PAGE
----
Back to the Wall is the outstanding film in this collection. An industrialist discovers his wife has a lover and creates a blackmail plot against the two. The plot gets disrupted by an unforeseen event. What was Molinaro's debut feature after a decade of short films comes closest to the classic concept of film noir. The music by Richard Cornu seems to have taken its cues from the scores Max Steiner wrote for Warner Brothers melodramas in the 1940s. The influence of Orson Welles is apparent from the many shots making use of depth of field, deep shadows, extreme angles and emphasis on scale with someone or some object in the foreground with a character seen at a distance. The opening scene is almost dialogue free while Gerard Oury is seen methodically cleaning up an apartment, removing and disposing of a corpse. Jeanne Moreau stars as Oury's wife in a year that included Elevator to the Gallows and The Lovers, cementing her place as one of France's top actresses. Claude Sautet, who would make several notable crime films, served as the Assistant Director.

Witness in the City was Molinaro's second film. Not as stylized, the story zig-zags from following a man murder a woman on a train to his being released from criminal prosecution. The narrative shifts to being about the husband of the murdered woman. Lino Ventura, in an early starring role as the wronged husband, takes his revenge. Seen by chance by a taxi driver, Ventura is certain of being identified. The film is based on a novel by the team of Boileau and Narcejac, source authors for Vertigo and Les Diaboliques. There is nothing otherworldly here though there is some suggestion of horror with the opening scene murder and the hanging of the wife's lover. Molinaro also employs a jazz score. What is also notable is the elaborate car chase scene that included a reported 400 Parisian cab drivers that concludes in an actual zoo. What the film has in common with other works by Boileau and Narcejac is the fatalism. The image of Ventura behind bars edited with the shots of the caged birds might strike some as too obvious. Sandra Milo plays a cab company dispatcher, while Francoise Brion briefly is seen as Ventura's wife. Gerard Oury also had a hand in the screenplay.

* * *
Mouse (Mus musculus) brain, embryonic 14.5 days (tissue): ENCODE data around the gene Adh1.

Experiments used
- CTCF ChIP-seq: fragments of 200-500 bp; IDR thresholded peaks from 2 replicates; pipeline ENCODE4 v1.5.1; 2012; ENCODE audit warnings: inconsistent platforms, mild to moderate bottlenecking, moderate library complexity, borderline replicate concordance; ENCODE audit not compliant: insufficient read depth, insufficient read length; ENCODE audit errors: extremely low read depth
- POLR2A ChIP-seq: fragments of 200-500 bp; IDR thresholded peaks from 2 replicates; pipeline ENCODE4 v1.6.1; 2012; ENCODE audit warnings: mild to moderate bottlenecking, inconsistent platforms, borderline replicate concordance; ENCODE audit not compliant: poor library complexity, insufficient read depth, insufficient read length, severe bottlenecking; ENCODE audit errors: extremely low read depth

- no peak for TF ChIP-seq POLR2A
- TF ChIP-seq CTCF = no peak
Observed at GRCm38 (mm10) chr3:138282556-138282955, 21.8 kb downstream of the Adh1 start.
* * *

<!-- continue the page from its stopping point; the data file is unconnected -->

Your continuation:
Reviewing the filmographies of the directors, writers and several of the actors, there are a variety of connections to be found mostly in French crime films. The most obvious connections are with Jean Gabin who reestablished his stardom as an aging gangster for most of career from the mid-1950s. Lino Ventura would switch more frequently between cop and criminal and would co-star with Gabin. For myself, my appreciation of French crime films became deeper following the viewing of several films and having more of a sense of the history that these actors brought with them.

Posted by Peter Nellhaus at November 22, 2022 08:24 AM